Researchers have gained new insights regarding the use of supplementary cementitious materials commonly used in concrete mixtures. A popular practice since the ’70s, adding SCMs to cement mixtures has become the industry standard. Depending on the desired effect, concrete developers choose SCMs such as fly ash, ground granulated blast furnace slag, silica fume, calcined clay, calcined shale and natural pozzolans based on the materials’ various properties.
Typically, SCMs make up only a small percentage of the total concrete recipe. Although more economical than other additives, SCMs can disappoint in terms of overall performance during a structure’s early stages when compared to concrete with a lower percentage of SCMs. Additionally, for concrete with more SCMs than typically used, it is difficult to predict the mechanical properties along with durability in these structures. However, most in the industry understand SCMs increase concrete’s long-term strength even if early-age strength is weaker.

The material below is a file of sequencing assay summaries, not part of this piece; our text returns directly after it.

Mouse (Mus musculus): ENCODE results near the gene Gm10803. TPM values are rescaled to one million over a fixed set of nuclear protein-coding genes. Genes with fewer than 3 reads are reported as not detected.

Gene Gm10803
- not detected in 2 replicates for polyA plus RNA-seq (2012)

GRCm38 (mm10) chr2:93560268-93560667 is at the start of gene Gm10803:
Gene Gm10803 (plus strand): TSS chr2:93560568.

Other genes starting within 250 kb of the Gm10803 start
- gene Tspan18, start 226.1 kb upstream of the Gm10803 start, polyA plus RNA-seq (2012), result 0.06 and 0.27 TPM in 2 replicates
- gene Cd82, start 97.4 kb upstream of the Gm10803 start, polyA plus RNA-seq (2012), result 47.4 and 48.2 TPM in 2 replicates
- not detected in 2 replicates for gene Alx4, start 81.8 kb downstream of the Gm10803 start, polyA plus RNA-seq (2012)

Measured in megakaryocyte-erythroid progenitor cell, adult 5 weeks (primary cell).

The combined findings of research from 2011 and 2013 explain that calcining kaolinite at temperatures higher than 750 degrees Celsius can lead to reduced metakaolin reactivity. Instead, aim for lower than 750 degrees Celsius but higher than 600 degrees Celsius to effectively dehydoxylate MK and lead to SCMs with good pozzolanicity.
Concrete made of 5 to 15 percent MK, clay mineral kaolinite in a dehydoxylated form, improves the pore microstructure of concrete and results in exterior absorption being reduced at first, according to a 2013 study. Another study from 2011 found that MK has the lowest chloride penetration when compared with other self-compacting concrete mixes.
Silica fume and other fine SCMs are difficult to effectively mix into cement batches, which leads to the underutilization of the material; however, researchers discovered in 2012 using ultrasonic vibration to blend silica fume with cement pastes created improved mixtures.
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